If the ECB is up to their job, they will have to make sure this liquidity is used better, i.e. for lending to the real economy. This may well work out, for example, if the Greek haircut turns out to be tougher than people expect, if someone else, say Portugal, suddenly talks of a voluntary haircut, or if occasionally some bond yield go through the roof. They just have to discourage their banks from buying government bonds. Yes, this should be possible.

Victor

costata said...

VTC,

I seriously don't know whether to laugh or cry over those last three comments from you.

I'm thinking Basel II. You might want to dip into it. Then let's talk about the difference between "reserves" and "capital adequacy".

Christmas Day over here tomorrow. But I will respond in the next few days.

Merry Christmas

Gary said...

@VCT

'If the ECB is up to their job, they will have to make sure this liquidity is used better, i.e. for lending to the real economy.'

The perennial problem with banks is that they'll lend to every man and his dog when times are good, but they won't lend much to anyone when the world is headed for a massive depression (thus making things worse).

Plus, businesses and households start to pay down debt, and delay spending, save more, and so there is not much demand for debt.

I don't see much the ECB or anyone can do about this issue, and of course the world needs the reset.

Texan said...

Costata, the ECB balance sheet is now in the trillions. It didn't grow to that size from SMP, but from repo. The repo facility is unsterilized (in Europe) because it replaces non- Euro lenders such as US money market funds, who pulled their funding.

I don't think this expanded LTRO activity is part of their mandate ( in the US it was Treasury that provided 3y money)?

FOFOA, I don't think it's criticism of the ECB but sort of a "distinction without a difference" when comparing their actions with the Fed. Obviously, both CBs need to do what they have been doing, on that I agree with you.

arthur legg said...

Merry christmas everyone!
http://www.youtube.com/watch?v=5qqdovHOgvU
Regards
A Legg

J said...

I'm not sure what accounting practices they want to change but it's interesting nonetheless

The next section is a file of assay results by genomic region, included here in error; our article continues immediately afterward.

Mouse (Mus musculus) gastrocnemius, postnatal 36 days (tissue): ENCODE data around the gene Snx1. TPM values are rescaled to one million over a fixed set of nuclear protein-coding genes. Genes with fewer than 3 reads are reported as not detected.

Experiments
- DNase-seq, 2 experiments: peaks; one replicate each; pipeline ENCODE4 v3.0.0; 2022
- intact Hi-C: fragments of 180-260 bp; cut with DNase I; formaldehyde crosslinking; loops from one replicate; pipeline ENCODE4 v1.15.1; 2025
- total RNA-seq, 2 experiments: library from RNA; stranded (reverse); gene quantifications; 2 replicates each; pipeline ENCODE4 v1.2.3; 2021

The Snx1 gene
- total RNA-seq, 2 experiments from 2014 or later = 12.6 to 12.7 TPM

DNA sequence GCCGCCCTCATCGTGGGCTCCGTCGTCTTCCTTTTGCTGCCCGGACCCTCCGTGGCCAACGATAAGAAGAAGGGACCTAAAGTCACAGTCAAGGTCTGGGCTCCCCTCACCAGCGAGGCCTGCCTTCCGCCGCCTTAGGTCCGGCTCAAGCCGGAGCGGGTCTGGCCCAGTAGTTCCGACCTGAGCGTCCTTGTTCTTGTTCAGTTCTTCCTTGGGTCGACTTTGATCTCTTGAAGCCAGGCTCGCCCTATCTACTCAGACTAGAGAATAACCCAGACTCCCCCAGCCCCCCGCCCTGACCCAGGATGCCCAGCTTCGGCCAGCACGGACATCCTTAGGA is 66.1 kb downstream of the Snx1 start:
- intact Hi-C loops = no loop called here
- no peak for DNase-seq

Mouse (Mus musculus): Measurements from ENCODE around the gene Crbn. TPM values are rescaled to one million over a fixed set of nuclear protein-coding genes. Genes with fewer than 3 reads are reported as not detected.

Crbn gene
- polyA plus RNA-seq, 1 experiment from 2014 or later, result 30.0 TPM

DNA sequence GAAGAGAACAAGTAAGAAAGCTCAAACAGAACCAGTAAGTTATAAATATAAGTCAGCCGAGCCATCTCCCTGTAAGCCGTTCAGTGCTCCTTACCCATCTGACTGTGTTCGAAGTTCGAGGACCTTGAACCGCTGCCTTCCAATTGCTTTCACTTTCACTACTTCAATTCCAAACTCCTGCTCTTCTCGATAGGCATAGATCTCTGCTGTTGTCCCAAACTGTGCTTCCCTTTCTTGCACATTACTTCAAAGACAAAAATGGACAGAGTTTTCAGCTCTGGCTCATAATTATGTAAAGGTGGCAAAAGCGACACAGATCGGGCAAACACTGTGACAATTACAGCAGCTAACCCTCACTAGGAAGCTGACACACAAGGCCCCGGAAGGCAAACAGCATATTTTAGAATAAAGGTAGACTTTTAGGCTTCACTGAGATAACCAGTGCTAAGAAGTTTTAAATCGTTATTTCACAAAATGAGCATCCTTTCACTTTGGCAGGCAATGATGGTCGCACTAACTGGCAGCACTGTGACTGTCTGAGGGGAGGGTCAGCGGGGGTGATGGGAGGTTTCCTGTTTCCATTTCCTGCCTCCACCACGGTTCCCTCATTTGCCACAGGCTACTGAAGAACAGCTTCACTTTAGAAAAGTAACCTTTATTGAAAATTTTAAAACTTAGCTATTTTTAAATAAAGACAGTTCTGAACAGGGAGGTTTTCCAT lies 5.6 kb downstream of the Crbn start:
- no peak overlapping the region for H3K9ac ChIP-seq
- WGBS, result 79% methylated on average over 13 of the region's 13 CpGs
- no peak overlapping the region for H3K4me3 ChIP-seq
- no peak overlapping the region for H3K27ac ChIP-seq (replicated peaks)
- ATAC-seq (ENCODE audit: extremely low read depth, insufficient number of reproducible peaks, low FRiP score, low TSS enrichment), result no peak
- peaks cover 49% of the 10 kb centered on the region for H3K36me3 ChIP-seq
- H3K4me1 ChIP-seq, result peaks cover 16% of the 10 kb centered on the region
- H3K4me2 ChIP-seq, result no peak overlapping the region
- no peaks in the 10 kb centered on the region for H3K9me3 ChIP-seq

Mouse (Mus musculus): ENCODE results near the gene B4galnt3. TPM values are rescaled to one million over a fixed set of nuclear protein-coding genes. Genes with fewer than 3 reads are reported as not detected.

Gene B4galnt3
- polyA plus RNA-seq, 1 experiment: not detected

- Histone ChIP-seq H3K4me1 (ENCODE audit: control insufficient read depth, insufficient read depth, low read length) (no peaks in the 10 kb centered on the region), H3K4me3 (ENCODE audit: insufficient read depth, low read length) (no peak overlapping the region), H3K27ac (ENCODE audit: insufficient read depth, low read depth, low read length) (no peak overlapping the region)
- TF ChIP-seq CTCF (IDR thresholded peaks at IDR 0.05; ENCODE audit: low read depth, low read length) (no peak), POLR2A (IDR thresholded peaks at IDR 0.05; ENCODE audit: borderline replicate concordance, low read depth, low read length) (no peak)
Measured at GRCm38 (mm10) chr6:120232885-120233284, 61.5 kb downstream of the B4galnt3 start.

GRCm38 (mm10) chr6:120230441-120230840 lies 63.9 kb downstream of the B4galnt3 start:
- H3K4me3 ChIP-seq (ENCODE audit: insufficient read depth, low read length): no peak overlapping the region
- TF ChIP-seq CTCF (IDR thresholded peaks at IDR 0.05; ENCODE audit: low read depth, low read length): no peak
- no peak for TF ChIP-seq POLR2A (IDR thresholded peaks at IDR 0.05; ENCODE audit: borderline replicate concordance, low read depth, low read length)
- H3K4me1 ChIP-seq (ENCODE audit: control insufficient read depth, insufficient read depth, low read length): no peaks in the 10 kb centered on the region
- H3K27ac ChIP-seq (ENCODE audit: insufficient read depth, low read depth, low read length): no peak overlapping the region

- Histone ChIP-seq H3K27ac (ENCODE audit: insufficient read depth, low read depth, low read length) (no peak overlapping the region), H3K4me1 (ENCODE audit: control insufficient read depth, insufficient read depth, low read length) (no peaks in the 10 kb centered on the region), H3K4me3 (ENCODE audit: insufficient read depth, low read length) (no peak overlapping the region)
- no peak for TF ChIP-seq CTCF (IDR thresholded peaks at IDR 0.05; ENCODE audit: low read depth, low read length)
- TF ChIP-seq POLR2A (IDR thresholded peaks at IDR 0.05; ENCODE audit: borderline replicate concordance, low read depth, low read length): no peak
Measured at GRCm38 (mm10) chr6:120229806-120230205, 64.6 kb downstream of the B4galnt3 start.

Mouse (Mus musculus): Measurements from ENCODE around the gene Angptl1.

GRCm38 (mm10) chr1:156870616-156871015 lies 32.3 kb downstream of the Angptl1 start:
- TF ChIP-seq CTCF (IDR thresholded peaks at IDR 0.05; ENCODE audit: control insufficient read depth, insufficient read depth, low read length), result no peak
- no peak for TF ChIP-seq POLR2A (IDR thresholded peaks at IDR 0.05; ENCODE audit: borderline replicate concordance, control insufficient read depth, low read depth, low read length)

"Central bank officials yesterday held talks with disciples of Luang Ta Mahabua about changing accounting practices for gold raised by the revered monk and donated to the Bank of Thailand in the wake of the 1997 economic crisis.

The discussions are part of a broader move by the central bank and the Finance Ministry to resolve the over-1.1 trillion baht in outstanding liabilities carried by the state as a result of the Asian economic crisis.

After the 1997 crisis, followers of Luang Ta Mahabua led a patriotic campaign to donate 13 tonnes of gold to the Bank of Thailand to help bolster the country's foreign reserves, which were all but wiped out during a failed defence of the baht by the central bank.
.
.
The central bank and the Finance Ministry want to change how currency reserves are accounted for to help payment of debt incurred by the Financial Institutions Development Fund (FIDF) from its bailout of ailing banks and finance companies during the 1997 financial crisis.

In 2002, the government agreed to accept responsibility for the FIDF liabilities on condition that if the central bank showed a profit from the management of the country's reserve assets, the funds would be used to settle the outstanding debt.

But the reserve account has been mired with losses due to the appreciation of the baht over the past decade, as foreign-denominated assets have lost value in local terms.

Consolidating the accounts would help reduce this burden and ultimately allow the Finance Ministry to pay down some of the liabilities, which stand at 1.14 trillion baht."